GenNext: Is technology the next generation gap?

Yesterday’s The Times of India carried an interesting article (Do you fear the ‘devil’ in your child’s mobile?) on how technology is increasing the disconnect between parents and their teenage children. You can click the link above to read the full article, but this is what I read:

…She has begun almost to ‘stalk’ her 17-year-old daughter…the teenager was always on the phone. If not talking on her mobile, she was texting. Neetu had already moved the family computer to the living room to watch over her daughter’s online behaviour…So, she’s been waking as early as 4 am to check her daughter’s phone.

Neetu is one of many parents fearful of the digital divide between their generation and their tech-savvy children…

…Neetu’s ‘stalking’ underlines the desperation of parents who feel the ground slipping from under their feet…

But a US study … says … Teenagers take to new media like fish to water, integrating them in their day-to-day lives without harming themselves or those around them. Friends meet in school, text each other on their way home, go online to share notes and chat from home. Thereby, they create a full-time intimate community and are in ‘always-on mode.

…The researchers concluded that young people are more social than ever before and use the new media to navigate their social world…

There is no equivalent study for Indians, but observers say teen behaviour follows similar patterns in a globalized world…

…Mobiles are part of teen culture now…it is practically impossible to keep those 12 and older away from a mobile. “If a mobile is confiscated, friends will buy them new ones. Staying intouch is essential, at any cost. Parents’ anger is taken into account.”

Bhatt (specialist) says there is really no way to restrict a teenager’s cellular contact… The mobile connect is so intertwined with teenagers’ social lives, that they may top up each other’s cards, swap numbers and do whatever it takes to keep the link alive.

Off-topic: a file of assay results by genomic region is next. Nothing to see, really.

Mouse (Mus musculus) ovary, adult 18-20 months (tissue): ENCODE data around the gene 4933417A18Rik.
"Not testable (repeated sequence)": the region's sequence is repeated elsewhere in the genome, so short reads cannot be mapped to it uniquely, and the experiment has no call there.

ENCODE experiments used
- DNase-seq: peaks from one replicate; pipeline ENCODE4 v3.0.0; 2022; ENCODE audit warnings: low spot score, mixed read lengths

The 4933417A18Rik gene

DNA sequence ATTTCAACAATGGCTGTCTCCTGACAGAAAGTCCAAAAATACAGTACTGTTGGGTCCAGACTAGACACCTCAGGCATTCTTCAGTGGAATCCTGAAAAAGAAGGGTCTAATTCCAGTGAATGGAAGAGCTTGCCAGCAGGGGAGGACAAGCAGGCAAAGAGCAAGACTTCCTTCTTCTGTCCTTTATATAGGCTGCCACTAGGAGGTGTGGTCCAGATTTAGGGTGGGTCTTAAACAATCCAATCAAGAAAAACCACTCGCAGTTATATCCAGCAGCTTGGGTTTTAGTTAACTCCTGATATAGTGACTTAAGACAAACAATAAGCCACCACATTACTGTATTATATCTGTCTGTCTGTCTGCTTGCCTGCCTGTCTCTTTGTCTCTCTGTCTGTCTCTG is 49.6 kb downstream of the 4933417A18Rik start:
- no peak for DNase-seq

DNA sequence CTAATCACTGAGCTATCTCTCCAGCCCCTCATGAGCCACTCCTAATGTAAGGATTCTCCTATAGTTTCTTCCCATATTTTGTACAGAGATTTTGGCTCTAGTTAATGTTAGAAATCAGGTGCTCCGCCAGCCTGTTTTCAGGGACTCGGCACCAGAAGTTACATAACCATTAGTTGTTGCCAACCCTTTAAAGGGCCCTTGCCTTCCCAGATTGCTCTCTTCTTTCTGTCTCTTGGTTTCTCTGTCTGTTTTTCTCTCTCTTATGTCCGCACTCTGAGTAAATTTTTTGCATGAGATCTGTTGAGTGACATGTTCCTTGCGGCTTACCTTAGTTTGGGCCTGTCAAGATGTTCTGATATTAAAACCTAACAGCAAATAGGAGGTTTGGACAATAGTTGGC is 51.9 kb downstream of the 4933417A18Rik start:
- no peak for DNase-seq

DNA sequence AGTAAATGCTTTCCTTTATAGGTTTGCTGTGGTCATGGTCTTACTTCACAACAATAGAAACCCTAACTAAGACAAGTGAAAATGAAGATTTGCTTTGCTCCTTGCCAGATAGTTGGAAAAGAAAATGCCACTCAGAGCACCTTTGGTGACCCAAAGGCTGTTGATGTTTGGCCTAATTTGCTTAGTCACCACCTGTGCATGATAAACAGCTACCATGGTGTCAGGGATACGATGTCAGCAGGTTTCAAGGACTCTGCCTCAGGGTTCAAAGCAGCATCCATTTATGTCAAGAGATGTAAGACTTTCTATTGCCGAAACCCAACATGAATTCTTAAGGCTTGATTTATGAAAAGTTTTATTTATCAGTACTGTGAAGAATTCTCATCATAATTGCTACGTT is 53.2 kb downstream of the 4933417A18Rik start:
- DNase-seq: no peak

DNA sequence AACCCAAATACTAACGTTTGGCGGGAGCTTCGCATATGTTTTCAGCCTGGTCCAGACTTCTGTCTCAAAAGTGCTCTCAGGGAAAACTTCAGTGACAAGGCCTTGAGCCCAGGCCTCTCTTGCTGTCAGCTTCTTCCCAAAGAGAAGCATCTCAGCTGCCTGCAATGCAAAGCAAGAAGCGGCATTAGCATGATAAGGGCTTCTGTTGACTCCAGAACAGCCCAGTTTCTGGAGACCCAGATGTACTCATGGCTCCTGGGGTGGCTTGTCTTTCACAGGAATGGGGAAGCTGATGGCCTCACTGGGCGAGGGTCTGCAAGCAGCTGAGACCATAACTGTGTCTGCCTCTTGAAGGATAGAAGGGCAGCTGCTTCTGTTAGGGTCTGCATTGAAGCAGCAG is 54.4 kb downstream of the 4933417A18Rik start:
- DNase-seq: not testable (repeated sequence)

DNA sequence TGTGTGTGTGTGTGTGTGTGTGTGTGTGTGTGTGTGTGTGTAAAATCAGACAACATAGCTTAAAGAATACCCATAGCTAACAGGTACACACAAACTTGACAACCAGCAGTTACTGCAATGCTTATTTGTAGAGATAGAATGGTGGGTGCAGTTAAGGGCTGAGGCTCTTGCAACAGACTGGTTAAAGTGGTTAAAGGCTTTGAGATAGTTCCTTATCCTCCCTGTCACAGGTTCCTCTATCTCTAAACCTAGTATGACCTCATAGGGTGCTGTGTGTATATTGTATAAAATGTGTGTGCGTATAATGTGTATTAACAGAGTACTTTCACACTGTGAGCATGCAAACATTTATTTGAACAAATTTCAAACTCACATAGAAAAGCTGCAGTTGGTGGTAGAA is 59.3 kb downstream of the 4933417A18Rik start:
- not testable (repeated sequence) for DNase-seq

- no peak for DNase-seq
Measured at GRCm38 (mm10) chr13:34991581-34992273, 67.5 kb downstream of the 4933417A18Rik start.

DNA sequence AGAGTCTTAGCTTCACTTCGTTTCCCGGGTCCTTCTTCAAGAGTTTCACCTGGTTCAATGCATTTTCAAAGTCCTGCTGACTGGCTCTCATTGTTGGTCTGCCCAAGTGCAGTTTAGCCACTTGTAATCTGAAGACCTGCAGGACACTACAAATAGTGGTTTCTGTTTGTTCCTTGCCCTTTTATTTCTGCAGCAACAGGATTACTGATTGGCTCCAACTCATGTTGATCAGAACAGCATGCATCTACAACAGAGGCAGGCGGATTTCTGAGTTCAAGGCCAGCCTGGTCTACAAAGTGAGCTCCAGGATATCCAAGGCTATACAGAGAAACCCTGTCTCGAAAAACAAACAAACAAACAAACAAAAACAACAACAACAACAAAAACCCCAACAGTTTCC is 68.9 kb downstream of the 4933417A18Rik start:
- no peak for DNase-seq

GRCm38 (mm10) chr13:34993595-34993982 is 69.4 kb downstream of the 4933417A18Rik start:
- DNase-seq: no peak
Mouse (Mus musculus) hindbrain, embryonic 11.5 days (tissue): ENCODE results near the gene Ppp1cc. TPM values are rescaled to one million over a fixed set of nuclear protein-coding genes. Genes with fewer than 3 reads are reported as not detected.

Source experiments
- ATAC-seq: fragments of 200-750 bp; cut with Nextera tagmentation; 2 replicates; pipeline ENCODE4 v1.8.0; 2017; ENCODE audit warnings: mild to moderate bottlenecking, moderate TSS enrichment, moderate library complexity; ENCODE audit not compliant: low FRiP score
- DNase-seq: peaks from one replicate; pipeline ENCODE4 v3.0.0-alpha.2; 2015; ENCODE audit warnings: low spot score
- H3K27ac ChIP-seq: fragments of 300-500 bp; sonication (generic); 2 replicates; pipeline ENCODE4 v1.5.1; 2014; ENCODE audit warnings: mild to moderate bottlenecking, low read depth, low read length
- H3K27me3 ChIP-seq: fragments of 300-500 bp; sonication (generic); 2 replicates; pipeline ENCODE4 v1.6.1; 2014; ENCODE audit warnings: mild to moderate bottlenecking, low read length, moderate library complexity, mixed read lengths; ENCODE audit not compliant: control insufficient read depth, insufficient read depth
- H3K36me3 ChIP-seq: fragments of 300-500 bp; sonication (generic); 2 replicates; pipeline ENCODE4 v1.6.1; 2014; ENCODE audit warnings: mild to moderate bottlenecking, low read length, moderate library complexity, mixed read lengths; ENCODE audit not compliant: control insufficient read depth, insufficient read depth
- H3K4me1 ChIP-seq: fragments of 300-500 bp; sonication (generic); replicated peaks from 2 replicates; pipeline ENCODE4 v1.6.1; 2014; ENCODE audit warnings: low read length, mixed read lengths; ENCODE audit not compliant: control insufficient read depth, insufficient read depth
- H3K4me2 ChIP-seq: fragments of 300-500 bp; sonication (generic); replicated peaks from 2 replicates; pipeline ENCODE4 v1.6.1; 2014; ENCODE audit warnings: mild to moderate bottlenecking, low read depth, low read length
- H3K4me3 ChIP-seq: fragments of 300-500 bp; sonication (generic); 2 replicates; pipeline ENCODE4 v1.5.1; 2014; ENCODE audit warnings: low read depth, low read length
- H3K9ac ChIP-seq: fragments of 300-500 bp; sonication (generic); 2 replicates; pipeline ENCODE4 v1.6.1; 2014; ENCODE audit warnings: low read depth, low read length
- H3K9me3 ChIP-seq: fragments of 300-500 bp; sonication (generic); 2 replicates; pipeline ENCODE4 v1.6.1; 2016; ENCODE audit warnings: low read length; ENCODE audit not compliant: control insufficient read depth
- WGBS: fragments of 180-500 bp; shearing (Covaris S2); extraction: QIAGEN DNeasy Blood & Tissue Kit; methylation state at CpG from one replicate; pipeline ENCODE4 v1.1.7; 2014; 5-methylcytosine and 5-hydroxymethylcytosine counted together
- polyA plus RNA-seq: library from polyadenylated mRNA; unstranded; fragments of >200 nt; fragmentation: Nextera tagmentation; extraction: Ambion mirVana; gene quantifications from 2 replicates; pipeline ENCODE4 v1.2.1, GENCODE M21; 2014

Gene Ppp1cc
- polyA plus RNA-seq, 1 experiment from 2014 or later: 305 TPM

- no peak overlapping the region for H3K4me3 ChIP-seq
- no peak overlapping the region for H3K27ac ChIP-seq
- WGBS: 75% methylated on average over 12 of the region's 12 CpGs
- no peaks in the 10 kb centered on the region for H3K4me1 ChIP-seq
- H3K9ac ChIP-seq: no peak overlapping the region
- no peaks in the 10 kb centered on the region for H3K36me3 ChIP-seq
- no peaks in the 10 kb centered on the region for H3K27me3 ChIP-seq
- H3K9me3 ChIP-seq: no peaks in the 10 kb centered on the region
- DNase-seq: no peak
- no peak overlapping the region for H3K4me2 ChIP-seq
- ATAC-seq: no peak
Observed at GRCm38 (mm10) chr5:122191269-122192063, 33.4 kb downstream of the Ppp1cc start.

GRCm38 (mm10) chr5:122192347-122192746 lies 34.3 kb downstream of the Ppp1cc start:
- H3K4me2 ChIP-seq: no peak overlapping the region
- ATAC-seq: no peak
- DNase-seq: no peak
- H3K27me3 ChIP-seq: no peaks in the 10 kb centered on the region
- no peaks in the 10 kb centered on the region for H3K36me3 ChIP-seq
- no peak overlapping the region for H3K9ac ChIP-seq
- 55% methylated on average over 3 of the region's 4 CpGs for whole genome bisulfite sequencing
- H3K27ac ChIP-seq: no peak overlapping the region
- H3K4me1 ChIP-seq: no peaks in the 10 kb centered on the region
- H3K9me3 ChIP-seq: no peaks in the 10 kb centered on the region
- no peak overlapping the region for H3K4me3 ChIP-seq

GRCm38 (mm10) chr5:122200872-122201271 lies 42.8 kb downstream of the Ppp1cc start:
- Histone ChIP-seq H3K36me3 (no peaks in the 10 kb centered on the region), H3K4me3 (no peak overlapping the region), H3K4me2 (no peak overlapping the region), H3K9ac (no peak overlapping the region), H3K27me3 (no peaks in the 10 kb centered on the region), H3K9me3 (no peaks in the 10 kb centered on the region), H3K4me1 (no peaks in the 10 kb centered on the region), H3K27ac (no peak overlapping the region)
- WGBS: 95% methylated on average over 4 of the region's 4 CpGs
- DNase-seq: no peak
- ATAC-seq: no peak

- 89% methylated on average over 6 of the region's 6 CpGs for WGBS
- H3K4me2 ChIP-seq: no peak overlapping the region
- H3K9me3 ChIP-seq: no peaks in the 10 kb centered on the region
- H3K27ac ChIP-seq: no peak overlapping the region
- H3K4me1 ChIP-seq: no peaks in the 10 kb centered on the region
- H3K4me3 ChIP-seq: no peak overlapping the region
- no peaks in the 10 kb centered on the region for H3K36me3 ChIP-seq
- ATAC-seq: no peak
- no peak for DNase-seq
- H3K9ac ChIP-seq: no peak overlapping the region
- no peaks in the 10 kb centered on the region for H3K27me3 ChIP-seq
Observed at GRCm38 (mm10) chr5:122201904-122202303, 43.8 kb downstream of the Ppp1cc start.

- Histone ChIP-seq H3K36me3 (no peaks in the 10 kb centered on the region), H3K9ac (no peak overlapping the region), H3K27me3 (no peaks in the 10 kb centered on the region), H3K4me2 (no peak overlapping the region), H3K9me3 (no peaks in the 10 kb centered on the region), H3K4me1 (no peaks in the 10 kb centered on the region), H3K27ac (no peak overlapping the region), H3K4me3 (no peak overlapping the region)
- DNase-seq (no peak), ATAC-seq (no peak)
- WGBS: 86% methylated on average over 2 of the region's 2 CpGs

… the Class 12 girl poured out her woes. She wasn’t allowed a mobile, but had a secret number…Parents have to understand that the moderation they seek has to be in partnership with the child.”

…Teenagers perceive mobile phones and network sites as extensions of themselves.

But are today’s teenagers that different? Is there that much of a generation gap?

cellphones have been in India since 1985, however in these short 20 years, we have become one of the more prolific cellphone users in the world. We seem to use it everywhere and at all times – including while driving, while crossing the street, while watching a movie at a public cinema, at the dining table while having a meal, at social events, etc – whatever the occasion, we don’t seem to be able to manage our usage to socially, and in some cases, legally acceptable norms. If the adoption of the cellphone by GenX (people who have adapted to technology) is so radical and complete, then why do they fear its use by the GenNext (people who have been born into technology and for whom it is a native skill). Its about time GenX recognized the shifting digital landscape and accepts that technology will continue to play a dominant role in the lives of today’s teenagers. Instead of fearing technology, we need to look at the many ways in which it can make a positive contribution to their lives. To illustrate, click here for an innovative way in which cellphones have been used as a classroom learning tool.